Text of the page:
Harvard Study Finds Bisphenol A in Dental Fillings and Sealants, Media Spin Begins
After a new study out of Harvard Medical School revealed that dental fillings and sealants contain dangerously high levels of the deadly chemical bisphenol A (BPA), some dentists are now claiming that these fillings and sealants are still perfectly safe for use in children.
BPA is an endocrine disrupter that mimics the hormone estrogen. Consequently, has been linked to reduced fertility in men, and even receipts containing BPA can be harmful to male hormone levels when handled. BPA is found in plastics, soft drink cans, soup cans, and thousands of other packaging containers.
A recent California bill would have banned BPA in children-related items such as baby bottles and children’s toys, but was shot down on September 2nd. Connecticut, Maryland, Massachusetts, Minnesota, Vermont, Wisconsin, and Washington already have such laws.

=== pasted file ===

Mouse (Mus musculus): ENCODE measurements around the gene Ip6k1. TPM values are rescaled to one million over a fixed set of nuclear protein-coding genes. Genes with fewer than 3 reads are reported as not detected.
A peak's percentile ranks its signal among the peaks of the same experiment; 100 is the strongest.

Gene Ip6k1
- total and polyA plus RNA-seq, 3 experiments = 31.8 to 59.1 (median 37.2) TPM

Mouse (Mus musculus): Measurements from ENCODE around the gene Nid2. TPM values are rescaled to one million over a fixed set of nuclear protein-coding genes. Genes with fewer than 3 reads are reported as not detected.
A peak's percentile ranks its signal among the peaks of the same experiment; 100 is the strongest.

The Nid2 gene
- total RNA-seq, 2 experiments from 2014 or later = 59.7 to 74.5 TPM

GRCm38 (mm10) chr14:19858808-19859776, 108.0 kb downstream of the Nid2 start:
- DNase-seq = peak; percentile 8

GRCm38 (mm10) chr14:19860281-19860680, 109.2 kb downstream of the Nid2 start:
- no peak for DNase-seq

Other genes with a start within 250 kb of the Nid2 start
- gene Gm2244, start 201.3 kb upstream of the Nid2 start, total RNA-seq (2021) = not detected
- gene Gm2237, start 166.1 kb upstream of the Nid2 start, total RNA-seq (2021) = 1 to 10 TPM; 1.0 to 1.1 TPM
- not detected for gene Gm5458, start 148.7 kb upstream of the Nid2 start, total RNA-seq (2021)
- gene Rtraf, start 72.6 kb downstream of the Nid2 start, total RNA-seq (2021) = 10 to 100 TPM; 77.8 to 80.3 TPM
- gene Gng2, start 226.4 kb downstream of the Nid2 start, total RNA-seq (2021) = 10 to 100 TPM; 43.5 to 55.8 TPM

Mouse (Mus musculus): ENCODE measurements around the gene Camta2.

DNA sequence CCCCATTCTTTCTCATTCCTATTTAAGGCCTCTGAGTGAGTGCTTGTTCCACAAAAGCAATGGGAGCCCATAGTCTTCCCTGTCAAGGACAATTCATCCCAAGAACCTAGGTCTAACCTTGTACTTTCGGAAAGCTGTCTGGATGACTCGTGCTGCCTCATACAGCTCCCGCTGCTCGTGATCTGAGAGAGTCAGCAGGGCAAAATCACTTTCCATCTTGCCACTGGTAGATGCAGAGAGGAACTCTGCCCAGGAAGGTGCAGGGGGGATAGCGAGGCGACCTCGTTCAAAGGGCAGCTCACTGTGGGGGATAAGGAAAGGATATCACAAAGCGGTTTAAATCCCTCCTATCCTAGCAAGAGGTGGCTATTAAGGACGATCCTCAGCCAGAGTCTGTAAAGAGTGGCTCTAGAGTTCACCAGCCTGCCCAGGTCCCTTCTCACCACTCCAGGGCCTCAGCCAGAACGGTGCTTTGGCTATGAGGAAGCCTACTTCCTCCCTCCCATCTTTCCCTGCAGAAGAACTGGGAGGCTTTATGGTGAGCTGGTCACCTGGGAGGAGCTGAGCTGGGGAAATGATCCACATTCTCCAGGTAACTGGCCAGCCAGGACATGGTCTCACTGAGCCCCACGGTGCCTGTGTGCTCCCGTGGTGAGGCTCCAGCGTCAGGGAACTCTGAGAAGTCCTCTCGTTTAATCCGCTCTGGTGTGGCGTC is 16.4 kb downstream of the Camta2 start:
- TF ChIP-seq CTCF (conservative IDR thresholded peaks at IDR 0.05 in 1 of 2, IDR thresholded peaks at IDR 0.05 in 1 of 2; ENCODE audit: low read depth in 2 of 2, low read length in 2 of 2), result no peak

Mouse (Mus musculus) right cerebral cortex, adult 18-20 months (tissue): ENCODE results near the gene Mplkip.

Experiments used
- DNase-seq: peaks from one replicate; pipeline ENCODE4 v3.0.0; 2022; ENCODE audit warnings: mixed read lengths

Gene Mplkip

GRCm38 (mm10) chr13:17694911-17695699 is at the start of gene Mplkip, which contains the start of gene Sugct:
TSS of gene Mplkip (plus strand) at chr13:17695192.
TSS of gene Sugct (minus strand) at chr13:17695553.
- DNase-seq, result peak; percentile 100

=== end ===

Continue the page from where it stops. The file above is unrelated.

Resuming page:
Why then, would it be safe to have fillings and sealants in your mouth that contain this chemical? The research shows that it’s really not. Research shows that BPA levels in saliva skyrocket by around 88 times higher than normal (and what constitutes a “normal” level of a toxic substance?) right after a dental sealing. Experts agree there is no “safe” level of exposure to BPA.
This chemical is one that you should not be exposed to at any level, said von Saal, Curators professor of biology at the University of Missouri at Columbia.
This is why it is shocking that multiple media outlets have started claiming that BPA is actually not a danger to health, despite routine research proving that this gender-bending chemical is nothing to play around with.
Natural Society staff contribution